Many more editions of Shalimar have been released throughout the years, but the 2012 Imperial Bijoux de Shalimar (priced at 450 euros) was perhaps the most stunning.
Jul 14, 2013
The Evolution of Shalimar
The Evolution of a Fragrance: Guerlain Shalimar
There are certain fragrances that care nothing for passing fads, compositions so essential to the history of perfume that they can never be thought of as dated. These are the classics, the formulations that inspire countless flankers, each strengthening the indisputable allure and relevance of the original.
In 1925, master perfume Jacques Guerlain (of the eponymous house) created the blend that would become Guerlain Shalimar, pairing effervescent citrus notes with heady florals and a sensual base of woods and spices. Its launch was nothing short of a sensation in France, with its sultry air of mystery and floriental bouquet. When Madame Raymond Guerlain wore the scent during her May 1925 transatlantic crossing aboard the Normandie, it became the talk of the ship. American passengers were bewitched by the originality of the fragrance, and clamoring to buy it even before its 1927 U.S. release.
“I first encountered Shalimar in the late 1960s and immediately loved it,” recalls master perfumer Mandy Aftel, who still has her advanced students recreate the scent. “It was my favorite perfume—I was immediately attracted to its ambery powdery exotic aroma. To me, it spoke of distant lands, far far away from Detroit, Michigan—which is where I grew up.”
If there’s one effect Shalimar seems to have on all, it is the ability to leave a lasting impression. The specifics differ based on the person, of course, but many have remarked upon the memorable nature of the blend, like those “weird, garish paint schemes, all bold strokes and vivid colors, used on WWI battleships,” writes Luca Turin in Perfumes, the A-Z guide.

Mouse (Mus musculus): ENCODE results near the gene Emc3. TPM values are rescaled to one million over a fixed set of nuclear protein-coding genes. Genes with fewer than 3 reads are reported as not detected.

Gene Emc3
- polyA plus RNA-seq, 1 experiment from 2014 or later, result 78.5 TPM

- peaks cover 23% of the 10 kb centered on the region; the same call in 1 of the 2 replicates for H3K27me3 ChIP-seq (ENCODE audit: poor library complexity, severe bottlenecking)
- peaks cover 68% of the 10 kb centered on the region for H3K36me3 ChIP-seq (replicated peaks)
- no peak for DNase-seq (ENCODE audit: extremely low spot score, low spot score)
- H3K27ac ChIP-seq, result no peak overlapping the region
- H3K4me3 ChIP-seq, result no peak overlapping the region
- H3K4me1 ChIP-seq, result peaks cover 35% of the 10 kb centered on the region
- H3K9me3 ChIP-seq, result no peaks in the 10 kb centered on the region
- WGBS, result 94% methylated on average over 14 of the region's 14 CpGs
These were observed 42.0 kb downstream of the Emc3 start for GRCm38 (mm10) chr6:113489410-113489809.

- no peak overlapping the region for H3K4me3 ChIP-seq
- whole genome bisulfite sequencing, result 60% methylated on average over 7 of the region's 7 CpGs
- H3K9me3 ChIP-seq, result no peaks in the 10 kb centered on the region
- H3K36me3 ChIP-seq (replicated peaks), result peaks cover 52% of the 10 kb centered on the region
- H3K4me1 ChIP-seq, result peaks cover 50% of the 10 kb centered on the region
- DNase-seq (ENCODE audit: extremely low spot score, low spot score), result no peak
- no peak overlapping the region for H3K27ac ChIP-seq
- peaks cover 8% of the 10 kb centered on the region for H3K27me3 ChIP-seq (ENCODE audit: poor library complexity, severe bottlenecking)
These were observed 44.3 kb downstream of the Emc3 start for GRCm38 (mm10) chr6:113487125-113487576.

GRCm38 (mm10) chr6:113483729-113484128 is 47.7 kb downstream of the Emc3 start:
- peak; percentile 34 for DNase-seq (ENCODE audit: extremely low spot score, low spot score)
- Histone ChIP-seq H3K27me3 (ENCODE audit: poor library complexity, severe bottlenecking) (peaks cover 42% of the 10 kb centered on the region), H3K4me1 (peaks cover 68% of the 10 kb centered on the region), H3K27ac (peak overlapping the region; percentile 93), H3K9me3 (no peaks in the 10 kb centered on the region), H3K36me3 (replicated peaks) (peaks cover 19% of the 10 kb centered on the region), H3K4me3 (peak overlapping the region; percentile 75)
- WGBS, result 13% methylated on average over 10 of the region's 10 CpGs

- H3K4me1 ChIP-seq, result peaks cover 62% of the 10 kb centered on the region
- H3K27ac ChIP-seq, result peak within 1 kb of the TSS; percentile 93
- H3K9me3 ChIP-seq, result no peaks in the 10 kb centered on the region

Like all great perfumes, Shalimar itself has quite the story to tell. Jacques Guerlain drew inspiration from the classic love story of Mumtaz Mahal and Shah Jahan, the man who built the Taj Mahal. Mumtaz Mahal was betrothed to Emperor Jahan when she was only 14, but when their marriage took place five years later, legend has it that their love for one another had grown to unquestionable heights. When his wife died, the Emperor went into mourning for an entire year. It was only after this time that he appeared in public once more, but he had aged tremendously, his hair a shock of white. He immediately began erecting a splendid mausoleum in her honor, a monument so grand it would become one of the Seven Wonders of the Ancient World.
400 miles away from the Taj Mahal lay the royal gardens, which the Emperor had also overseen in his wife’s honor. These terraced gardens were overflowing with marble structures and burbling fountains, a paradise of greenery built as a living tribute to eternal love. He named them the Gardens of Shalimar. Centuries later, Jacques Guerlain would resurrect the name, conferring it to his fragrance. The inspiration can easily be seen in the bottle design, as Guerlain fashioned the stopper to resemble the top of the Taj Mahal.
Over the years, Guerlain has released numerous flankers inspired by Shalimar, consistently paying homage to the original bottle. When Jade Jagger redesigned the bottle for its 85th anniversary in 2010, she kept the blueprint of the now-famous design, softening the curves a bit for a modern update. And just this year, the house released yet another addition to the expansive lineup of Shalimar compositions with Shalimar Ode à la Vanille sur la Route de Mexique. But no matter how many transformations Shalimar goes through, it never veers far from Guerlain’s original vision. And perhaps that is just as Jacques Guerlain would have intended it, to make a perfume so forceful, so original, that its foundation would be able to withstand almost a century of scent. From Brooke Shields to Natalia Vodianova, Shalimar still has a place on many-an-iconic-woman’s nightstand. “It is not intended for the man who smells it too soon, arm in arm on the way to the taxi. Nor is it a proper boudoir fragrance,” comments Turin, “Its uniquely sweet, penetrating tune is supposed to deftly command attention.” Could there be anything more desirable?
When the perfume was first released in the 1920s, it inspired the phrase “There are three things that good girls don't do: smoke, do the tango, and wear Shalimar.” But if there’s one thing a woman of good taste does today, it is to seek out her nearest purveyor of Guerlain and purchase a bottle, if only to add a beautiful piece of history to her vanity. Check out our slideshow above to see the evolution of the scent, and remember to purchase a spare bottle of the original (plus a flanker or two).